"Our members frequently negotiate with contractors to keep costs down, but to ask for concessions retroactively with the threat of no future work is, at the very least, unreasonable and unethical," Curran said. "CALPASC OCIE is not going to keep quiet while the burden of industry down times is shifted onto our members' backs in this manner."

During the boom, Lennar didn't offer to share its profits.

Mark Sustana, Lennar's general counsel, said it's not a breach of contract, but rather a voluntary negotiation that's allowed under the terms of the contract. Sustana said Lennar has asked for price reductions in all 17 states in which it builds. He said he has also asked for price reductions from all the law firms he uses and 95% by dollar volume have agreed.

Lennar's subcontract language allows it to terminate in mid-stream, pay for the work performed and rebid the work, Sustana said.

CONTRACTOR interviewed two of Lennar's plumbing subcontractors who requested anonymity because they feared retribution from Lennar if they were identified.

"Basically, they sent a letter out that said as the customers are paying us a lower price for our homes, we must pay you lower price for services," said an Orange County plumber with more than 200 employees. The contractor performs residential new construction work for a dozen builders and Lennar constitutes 5% of his work.

"So they gave us a choice of either reducing all unpaid invoices under current contracts by a percentage that varies from contractor to contractor, but it's a range of 3% to 20%," the contractor said. "This is for work that we had already been lowest bidder on and it was ongoing like the fourth or fifth phases of the project. Lennar already demanded a 5% decrease from the previous phase, so this is the second time they've come to the well. They're not a huge book in my business but I know roofers or concrete people that it's 50% or more of their work."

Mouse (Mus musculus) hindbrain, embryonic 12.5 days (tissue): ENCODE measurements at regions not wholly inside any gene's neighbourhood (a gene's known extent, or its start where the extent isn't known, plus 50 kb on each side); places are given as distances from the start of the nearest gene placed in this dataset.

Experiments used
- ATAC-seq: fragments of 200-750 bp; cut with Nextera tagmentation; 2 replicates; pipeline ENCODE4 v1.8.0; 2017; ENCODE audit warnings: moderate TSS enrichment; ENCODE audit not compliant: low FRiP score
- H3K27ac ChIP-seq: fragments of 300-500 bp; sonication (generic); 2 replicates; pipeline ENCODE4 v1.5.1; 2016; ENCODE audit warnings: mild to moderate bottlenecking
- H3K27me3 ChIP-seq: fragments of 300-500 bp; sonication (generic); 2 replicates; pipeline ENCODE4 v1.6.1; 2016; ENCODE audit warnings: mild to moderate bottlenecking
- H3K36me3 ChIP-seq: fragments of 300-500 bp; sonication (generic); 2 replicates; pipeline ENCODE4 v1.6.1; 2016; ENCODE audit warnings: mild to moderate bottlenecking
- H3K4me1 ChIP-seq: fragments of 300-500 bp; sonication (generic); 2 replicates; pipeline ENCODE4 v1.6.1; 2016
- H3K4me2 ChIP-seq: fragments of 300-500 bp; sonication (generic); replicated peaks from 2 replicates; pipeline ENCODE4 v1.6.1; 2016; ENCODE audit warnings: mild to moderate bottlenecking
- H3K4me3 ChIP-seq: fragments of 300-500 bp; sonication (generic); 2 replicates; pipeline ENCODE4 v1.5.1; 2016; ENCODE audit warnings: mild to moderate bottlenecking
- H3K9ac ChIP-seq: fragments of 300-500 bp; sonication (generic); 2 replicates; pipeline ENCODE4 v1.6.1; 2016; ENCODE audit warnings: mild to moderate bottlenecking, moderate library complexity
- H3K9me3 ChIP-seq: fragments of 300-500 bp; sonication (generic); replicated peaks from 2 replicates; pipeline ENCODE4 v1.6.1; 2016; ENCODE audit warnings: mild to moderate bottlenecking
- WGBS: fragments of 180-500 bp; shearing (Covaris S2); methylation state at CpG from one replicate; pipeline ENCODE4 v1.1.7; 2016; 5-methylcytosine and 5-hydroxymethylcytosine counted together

The contractor gave Lennar what it wanted but he doesn't know if he wants to bid any new work for the builder. He noted that the situation is difficult for plumbing contractors because they're on a job for six months. They get a draw for the underground, a draw when the framing is done and a draw after the fixtures are set. An HVAC contractor, he noted, can get in and out in three to six weeks, and many of them may have already gotten their money before the letters went out.

An Inland Empire plumbing contractor with more than 200 employees told CONTRACTOR that he received a California letter and a Nevada letter, although the Nevada letter was not as onerous. The contractor performs all new construction for 50 to 60 builders and plumbs about 8,000 houses a year in California and Nevada. Lennar is about 10% of his business.

Sustana said the letters differ because Lennar gives its divisions a certain amount of autonomy.

The plumbing contractor's California letter told him that he would have to reduce his price on outstanding invoices by 8% to10% or else get shut out of bidding for six months. The Nevada letter said that he had to cut his pricing — not outstanding invoices, but pricing — by 10% or else his work would be rebid. The Nevada letter did not threaten to ban him from bidding for any period of time.

The contractor told Lennar "no" in both states and said the word on the street is that many subs have rejected Lennar's demand. He said he would have to replace the work, but he was not going to work for Lennar if that meant losing money.

Sustana said he doesn't know what percentage of Lennar's subcontractors have agreed to the cuts.